A terrestrial bird, the Double-striped Thick-knee has "a springy running walk of several steps, ending in a postured halt." It exhibits an occasional nodding and an occasional lowering and raising of its tail (Slud 1964). It is variously reported as occurring singly or in small groups (Slud 1964) or in pairs (Sick 1993). It is chiefly crepuscular and nocturnal, spending the day hiding low in the grass (Sick 1993, Garrigues 2007), although Slud (1964) reports it as diurnal as well. It can be found by following its tracks in sand, and can often be seen near roads, where it is frequently run over (Sick 1993).
Although judged a fairly approachable bird, it will crouch to the ground when threatened, even laying its head on the ground, and may take to easy low flight for a hundred yards or more if closely pressed (Slud 1964, Freese 1975, Sick 1993).
No evidence of territoriality has been reported (Slud 1964, Hume 2004).
Although socially monogamous, it is occasionally seen breeding in loose groups where it is common (Freese 1975, Hume 2004). The genetic mating system, including the extent of extra-pair paternity, is unknown.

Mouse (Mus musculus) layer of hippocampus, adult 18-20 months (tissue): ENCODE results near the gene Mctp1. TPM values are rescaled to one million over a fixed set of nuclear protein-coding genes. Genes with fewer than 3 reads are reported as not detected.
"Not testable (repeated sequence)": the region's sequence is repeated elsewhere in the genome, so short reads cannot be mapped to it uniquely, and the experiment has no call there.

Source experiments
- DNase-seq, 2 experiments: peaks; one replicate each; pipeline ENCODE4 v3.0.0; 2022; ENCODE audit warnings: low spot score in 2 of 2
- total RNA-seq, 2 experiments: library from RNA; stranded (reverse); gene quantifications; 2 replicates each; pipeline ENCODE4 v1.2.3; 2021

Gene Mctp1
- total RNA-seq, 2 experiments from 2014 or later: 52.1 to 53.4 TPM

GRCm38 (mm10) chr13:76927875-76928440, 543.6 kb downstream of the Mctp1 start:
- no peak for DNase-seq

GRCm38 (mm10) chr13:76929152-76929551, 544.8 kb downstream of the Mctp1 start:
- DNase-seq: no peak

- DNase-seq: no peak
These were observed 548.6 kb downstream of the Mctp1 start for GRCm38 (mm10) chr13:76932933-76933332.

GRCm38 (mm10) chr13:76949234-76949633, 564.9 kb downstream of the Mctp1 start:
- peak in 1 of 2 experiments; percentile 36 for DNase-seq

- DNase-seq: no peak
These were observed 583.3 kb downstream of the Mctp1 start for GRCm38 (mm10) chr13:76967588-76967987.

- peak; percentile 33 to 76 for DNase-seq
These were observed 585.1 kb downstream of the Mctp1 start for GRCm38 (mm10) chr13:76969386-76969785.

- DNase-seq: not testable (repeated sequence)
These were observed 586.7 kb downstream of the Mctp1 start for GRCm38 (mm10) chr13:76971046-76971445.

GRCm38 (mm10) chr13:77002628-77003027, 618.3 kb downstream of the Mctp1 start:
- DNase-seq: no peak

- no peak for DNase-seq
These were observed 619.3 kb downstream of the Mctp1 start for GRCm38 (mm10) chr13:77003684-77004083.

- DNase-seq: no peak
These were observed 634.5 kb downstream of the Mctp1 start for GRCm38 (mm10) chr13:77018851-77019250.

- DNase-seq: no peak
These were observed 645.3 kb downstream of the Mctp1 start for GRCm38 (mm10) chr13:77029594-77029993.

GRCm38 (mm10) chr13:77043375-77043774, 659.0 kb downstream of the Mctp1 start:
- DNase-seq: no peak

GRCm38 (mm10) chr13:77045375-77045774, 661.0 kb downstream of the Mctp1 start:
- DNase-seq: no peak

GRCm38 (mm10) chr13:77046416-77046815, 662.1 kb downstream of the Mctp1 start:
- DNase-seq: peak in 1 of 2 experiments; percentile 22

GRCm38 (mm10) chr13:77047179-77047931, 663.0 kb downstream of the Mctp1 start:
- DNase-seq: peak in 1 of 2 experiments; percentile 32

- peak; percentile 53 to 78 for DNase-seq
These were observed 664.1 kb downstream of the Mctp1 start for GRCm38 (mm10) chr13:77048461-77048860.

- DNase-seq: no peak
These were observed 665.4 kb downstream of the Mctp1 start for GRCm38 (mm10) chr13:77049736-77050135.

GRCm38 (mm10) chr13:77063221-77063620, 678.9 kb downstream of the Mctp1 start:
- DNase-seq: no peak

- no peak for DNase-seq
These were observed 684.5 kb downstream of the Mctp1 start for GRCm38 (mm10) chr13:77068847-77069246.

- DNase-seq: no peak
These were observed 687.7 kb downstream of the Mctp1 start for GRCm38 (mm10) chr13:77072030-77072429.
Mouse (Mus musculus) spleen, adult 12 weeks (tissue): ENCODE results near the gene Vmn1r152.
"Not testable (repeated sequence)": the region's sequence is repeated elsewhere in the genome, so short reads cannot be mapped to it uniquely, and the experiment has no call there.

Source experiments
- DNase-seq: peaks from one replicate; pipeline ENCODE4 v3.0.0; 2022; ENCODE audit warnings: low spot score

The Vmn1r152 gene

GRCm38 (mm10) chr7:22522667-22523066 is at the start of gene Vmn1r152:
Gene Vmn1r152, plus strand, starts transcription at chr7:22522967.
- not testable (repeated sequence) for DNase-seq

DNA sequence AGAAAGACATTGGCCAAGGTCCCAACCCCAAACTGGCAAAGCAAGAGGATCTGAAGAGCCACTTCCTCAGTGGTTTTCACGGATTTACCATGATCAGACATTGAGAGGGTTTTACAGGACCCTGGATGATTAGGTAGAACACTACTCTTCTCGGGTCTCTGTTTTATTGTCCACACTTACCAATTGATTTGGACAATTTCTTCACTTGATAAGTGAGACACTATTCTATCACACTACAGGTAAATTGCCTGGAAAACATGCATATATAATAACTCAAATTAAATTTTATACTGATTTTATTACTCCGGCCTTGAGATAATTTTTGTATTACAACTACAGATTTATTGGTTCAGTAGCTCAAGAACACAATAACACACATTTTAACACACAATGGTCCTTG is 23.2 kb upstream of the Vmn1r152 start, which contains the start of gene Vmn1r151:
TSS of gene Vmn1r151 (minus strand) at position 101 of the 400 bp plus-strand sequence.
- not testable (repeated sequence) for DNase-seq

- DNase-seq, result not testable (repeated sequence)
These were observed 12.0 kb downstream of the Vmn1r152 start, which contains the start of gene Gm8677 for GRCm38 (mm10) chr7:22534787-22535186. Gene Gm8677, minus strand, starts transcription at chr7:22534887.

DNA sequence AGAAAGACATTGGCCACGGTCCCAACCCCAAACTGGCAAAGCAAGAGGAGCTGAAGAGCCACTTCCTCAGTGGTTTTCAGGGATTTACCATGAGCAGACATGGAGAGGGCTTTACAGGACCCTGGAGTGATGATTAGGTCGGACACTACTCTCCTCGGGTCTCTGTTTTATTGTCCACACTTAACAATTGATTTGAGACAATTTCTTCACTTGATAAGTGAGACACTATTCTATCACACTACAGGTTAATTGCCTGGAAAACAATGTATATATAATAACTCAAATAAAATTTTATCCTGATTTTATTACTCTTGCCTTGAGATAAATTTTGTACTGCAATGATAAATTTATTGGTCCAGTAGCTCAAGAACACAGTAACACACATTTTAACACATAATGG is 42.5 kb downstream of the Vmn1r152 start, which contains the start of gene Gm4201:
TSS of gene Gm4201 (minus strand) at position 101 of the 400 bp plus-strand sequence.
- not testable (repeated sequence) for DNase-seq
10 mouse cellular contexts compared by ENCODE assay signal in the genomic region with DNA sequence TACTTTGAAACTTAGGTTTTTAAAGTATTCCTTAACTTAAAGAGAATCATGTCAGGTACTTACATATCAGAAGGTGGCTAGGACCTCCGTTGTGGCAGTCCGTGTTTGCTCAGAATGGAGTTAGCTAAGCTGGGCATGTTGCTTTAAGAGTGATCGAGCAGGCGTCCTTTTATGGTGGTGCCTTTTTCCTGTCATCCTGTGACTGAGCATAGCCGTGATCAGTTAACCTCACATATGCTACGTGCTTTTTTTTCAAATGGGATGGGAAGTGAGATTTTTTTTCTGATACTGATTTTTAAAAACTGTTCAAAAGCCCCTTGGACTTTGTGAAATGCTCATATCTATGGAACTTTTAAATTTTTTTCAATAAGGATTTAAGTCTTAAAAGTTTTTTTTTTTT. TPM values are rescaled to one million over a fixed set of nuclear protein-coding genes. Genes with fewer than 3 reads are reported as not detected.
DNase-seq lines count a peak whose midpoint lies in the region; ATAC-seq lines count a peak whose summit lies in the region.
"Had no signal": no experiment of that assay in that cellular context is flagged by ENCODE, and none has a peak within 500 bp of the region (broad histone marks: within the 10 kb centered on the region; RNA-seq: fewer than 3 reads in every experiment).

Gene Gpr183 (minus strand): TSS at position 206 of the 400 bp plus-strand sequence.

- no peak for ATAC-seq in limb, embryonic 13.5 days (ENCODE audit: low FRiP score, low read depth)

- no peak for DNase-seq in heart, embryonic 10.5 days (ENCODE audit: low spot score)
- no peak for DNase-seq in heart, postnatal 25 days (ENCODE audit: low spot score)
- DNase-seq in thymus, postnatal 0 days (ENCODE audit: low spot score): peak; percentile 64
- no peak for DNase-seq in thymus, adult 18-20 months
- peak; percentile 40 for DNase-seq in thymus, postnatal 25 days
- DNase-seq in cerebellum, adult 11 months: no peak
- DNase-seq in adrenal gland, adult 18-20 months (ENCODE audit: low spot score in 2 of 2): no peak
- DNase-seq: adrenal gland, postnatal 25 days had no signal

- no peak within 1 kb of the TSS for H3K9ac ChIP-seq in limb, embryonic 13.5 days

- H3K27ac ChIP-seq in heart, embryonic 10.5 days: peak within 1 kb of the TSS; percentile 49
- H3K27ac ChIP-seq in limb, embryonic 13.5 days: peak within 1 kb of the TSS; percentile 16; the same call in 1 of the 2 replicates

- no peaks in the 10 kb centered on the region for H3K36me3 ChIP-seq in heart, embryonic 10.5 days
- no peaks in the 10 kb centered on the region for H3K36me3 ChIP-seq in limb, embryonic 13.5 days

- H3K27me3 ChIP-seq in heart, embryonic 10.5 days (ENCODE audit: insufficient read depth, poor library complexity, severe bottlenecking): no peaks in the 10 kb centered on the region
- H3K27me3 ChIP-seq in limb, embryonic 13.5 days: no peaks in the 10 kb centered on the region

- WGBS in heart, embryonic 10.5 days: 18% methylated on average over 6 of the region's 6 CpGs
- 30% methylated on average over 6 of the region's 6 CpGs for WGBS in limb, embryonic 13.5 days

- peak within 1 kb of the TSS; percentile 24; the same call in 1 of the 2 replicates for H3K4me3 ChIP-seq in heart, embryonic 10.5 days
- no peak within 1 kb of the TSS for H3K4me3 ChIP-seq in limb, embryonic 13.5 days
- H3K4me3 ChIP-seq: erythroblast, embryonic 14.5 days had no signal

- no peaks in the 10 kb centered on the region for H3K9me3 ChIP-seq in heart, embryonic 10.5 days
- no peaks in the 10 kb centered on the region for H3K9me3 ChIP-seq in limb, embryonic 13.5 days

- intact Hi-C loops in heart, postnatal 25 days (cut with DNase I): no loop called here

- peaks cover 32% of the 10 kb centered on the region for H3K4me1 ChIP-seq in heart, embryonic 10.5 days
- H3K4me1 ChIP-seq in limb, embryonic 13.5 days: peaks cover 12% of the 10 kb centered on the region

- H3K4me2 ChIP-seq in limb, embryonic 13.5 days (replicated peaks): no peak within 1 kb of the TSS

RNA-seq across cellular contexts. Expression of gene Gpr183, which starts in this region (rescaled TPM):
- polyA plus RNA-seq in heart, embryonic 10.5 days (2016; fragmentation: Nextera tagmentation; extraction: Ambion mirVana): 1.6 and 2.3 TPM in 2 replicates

Social and interspecific behavior
The Double-striped Thick-knee is variously reported as occurring singly or in small groups (Slud 1964) or in pairs (Sick 1993).
During incubation, the non-incubating parent usually remains near the nest; both parents flee when approached but may return quickly (Freese 1975, Pereira and Amat 2010).
A lone female was observed foraging near several Long-billed Curlews (Numenius americanus) in Texas (MacInnes and Chamberlain 1963).
Little is known of predation on this species, although predator avoidance mechanisms appear to be chiefly cryptic behavior and flight. Adults and chicks are cryptic in their grassy habitat, and eggs are cryptic in nests. Adults will crouch to the ground when threatened, even laying their heads on the ground, and may take to easy, low flight for a hundred yards or more if closely pressed (Slud 1964, Freese 1975, Sick 1993).